Date of Award

Fall 2009

Project Type


Program or Major


Degree Name

Doctor of Philosophy

First Advisor

Vernon Reinhold


The EP glycoprotein, the major protein component isolated from the EP fluid of the mollusc, Mytilus edulis, is known to bind many metal ions and to contain 14.3% of carbohydrate in weight. To structurally evaluate the sugar function of this glycoprotein, a new mass spectrometry-based strategy was applied with a focus on the comprehensive characterization of its N-glycans. This included: (a) accurate mass measurement and GC/MS to determine the monosaccharide compositions; (b) positive ion CID-MS n to disassemble the deuterated permethylated derivates (CD3 ) to reveal the antenna sequence, and natural methoxyl group location; (c) negative ion CID-MSn on native glycans to define general antennary topology. Three major complex-type N-glycans were characterized with two of them expressing an unique tetrasaccharides antenna sequence: 4-O-methyl-GlcA(1-4)[GlcNAc(1-3)]Fuc(1-4)GlcNAc. The third one is identified as a pentasaccharide antenna: mono-O-methyl-Fuc(1-2)-4- O-methyl-GlcA(1-4)[GlcNAc(1-3)]Fuc(1-4)GlcNAc. This is the first report of these novel N-glycans and their intriguing structures may implicate their involvement in metal ion binding.

The neuraminidase (NA) of the 1918 influenza virus (H1N1) has active (tetramer) and inactive forms (monomer/dimer) with difference residing in their N-glycosylations. A structural analysis was carried out on the released N-glycans from both tetramer and dimer forms. Significant amounts of fucosylated N-linked structures were detected in dimer compared to tetramer (relative ratio: 73.6% vs. 18.1%), while no other structural difference were observed. Thus, it appeared that fucosylated glycans can play a key role to inhibit the formation of the tetramer NA, especially those located in the stalk region. However, enzymatically incorporation of fucose onto the tetramer in vitro didn't alter its enzyme activity, indicating that this regulation must occur at an early biosynthetic stage.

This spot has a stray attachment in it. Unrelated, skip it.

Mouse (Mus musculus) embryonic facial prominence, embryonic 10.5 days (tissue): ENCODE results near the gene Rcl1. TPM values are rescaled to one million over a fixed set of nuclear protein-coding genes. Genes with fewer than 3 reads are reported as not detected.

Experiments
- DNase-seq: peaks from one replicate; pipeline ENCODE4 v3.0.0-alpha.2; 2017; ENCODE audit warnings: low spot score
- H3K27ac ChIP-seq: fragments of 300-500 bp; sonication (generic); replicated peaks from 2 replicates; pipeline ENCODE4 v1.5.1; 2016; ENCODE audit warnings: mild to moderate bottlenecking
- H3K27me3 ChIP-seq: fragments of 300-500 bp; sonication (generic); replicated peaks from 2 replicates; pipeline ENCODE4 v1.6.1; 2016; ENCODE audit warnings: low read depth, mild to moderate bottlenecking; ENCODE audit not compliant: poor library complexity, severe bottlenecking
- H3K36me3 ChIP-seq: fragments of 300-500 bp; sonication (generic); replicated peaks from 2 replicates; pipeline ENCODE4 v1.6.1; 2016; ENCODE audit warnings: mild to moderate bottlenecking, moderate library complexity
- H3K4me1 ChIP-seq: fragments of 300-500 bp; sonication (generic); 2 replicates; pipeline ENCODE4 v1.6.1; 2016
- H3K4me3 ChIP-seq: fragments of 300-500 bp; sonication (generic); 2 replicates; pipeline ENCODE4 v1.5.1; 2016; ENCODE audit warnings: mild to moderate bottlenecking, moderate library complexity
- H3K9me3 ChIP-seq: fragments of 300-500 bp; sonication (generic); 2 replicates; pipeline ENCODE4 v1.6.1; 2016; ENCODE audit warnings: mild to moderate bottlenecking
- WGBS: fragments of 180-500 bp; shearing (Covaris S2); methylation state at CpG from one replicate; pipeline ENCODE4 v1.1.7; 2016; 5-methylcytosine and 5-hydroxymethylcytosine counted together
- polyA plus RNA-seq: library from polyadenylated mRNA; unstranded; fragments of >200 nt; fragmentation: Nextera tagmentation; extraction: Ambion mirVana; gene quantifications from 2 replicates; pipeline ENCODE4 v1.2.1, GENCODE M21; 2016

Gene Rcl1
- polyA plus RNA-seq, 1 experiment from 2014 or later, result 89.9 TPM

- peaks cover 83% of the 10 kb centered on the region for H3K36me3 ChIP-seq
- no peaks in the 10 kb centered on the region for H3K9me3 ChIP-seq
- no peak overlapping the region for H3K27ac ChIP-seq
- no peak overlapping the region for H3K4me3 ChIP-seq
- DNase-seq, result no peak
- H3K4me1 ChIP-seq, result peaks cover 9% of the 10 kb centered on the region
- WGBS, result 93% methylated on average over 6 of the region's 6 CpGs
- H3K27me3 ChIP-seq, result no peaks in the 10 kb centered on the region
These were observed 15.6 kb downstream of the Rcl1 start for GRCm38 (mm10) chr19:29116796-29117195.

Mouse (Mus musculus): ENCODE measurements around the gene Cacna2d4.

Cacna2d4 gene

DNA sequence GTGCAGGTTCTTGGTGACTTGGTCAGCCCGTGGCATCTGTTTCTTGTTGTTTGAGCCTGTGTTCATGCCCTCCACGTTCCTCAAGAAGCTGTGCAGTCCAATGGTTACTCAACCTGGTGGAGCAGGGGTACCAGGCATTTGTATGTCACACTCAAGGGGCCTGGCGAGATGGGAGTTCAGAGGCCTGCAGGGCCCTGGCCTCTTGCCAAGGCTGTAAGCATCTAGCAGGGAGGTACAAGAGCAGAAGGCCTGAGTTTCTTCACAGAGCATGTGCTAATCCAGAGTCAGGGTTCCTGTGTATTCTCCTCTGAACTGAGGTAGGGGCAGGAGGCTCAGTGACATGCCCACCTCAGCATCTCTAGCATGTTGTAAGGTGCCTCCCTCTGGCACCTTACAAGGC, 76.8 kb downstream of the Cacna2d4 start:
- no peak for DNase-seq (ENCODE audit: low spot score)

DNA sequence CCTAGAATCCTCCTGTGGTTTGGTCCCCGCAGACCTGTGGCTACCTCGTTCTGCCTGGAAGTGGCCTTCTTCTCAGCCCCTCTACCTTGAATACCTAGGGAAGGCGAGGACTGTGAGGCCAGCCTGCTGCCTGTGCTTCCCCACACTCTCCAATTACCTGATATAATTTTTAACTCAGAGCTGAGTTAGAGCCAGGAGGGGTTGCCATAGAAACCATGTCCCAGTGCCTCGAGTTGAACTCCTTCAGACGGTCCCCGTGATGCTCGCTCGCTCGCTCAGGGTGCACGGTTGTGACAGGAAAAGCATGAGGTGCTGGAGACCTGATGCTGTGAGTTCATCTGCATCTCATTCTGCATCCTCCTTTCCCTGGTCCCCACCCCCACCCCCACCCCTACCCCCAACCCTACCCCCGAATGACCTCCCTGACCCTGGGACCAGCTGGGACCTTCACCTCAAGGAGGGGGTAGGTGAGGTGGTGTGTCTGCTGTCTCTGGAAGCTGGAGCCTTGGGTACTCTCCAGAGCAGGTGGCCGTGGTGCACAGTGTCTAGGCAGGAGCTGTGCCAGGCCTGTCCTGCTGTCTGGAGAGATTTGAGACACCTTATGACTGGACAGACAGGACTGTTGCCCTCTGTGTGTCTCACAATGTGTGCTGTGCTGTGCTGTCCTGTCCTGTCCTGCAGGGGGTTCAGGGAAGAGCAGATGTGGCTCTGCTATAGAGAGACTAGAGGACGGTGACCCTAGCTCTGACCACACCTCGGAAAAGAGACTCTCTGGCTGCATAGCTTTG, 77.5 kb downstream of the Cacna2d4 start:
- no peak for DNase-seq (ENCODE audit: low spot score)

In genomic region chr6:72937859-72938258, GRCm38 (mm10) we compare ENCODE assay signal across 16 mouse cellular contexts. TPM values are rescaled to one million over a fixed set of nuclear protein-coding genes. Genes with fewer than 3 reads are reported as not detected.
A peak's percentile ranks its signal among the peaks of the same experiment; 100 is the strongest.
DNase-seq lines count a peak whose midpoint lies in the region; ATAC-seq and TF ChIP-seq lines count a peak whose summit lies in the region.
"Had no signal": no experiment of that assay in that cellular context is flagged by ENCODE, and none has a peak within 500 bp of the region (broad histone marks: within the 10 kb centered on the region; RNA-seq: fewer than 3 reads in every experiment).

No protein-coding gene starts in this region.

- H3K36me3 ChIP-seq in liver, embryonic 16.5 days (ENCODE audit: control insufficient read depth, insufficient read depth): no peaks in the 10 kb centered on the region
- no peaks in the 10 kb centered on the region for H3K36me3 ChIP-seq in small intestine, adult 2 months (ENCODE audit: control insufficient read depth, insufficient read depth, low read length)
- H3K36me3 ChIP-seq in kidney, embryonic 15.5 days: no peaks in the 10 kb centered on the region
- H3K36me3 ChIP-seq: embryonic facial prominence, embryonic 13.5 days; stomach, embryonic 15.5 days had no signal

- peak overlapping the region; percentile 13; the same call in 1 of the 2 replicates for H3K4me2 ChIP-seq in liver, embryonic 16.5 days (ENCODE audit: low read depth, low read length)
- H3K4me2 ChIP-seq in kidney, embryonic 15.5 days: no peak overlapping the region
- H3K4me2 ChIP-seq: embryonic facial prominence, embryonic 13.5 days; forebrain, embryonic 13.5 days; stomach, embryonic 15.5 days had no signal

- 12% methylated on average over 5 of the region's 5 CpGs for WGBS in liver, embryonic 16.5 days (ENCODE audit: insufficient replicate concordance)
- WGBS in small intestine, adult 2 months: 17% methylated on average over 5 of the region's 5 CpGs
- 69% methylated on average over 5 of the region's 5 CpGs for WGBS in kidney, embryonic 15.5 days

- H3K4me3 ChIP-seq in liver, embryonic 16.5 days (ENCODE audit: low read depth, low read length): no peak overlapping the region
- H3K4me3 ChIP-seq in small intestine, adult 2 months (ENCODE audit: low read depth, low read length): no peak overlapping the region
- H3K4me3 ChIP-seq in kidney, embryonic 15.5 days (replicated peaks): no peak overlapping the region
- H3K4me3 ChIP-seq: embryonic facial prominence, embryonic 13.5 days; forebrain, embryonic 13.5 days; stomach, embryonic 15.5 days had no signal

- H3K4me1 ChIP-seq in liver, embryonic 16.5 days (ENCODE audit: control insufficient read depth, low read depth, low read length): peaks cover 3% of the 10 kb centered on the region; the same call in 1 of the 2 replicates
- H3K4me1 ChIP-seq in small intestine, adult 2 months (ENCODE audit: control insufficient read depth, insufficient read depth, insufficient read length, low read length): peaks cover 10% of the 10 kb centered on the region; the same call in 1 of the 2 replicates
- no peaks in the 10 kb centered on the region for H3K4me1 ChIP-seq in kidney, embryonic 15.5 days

Common lectin methods failed to detect any Sialalpha(2,3)Gal residues, the proposed avian influenza virus receptors, in the human upper respiratory tract, contrasting current reports that avian viruses can grow efficiently in the human upper respiratory tract tissues. To solve this disparity, two mass spectrometry-based strategies were employed to identify the Sial-Gal linkages on two human cell lines: Detroit 562 and A549, which represent the human upper and lower respiratory tract, respectively. One strategy involved MSn fragment ion spectral comparison with standard oligosaccharides. A second approach was to differentiate sial-Gal with a specific cyclization reagent DMTMM. Using this reagent, Sialalpha(2,3)Gal epitope formed a lactone while Sialalpha(2,6)Gal analog provided a methyl ester, easily distinguished by a 32 Da mass difference. Significant amounts of Sialalpha(2,3)Gal were found in Detroit 562 cell lines, confirming the presence of avian virus receptors in the human upper respiratory tract. Thus, the poor human-to-human transmission of avian influenza virus must be attributed to other unknown reasons, rather than the paucity of SA(alpha2,3)Gal. This is the first approach to identify influenza virus human receptors by mass spectrometry.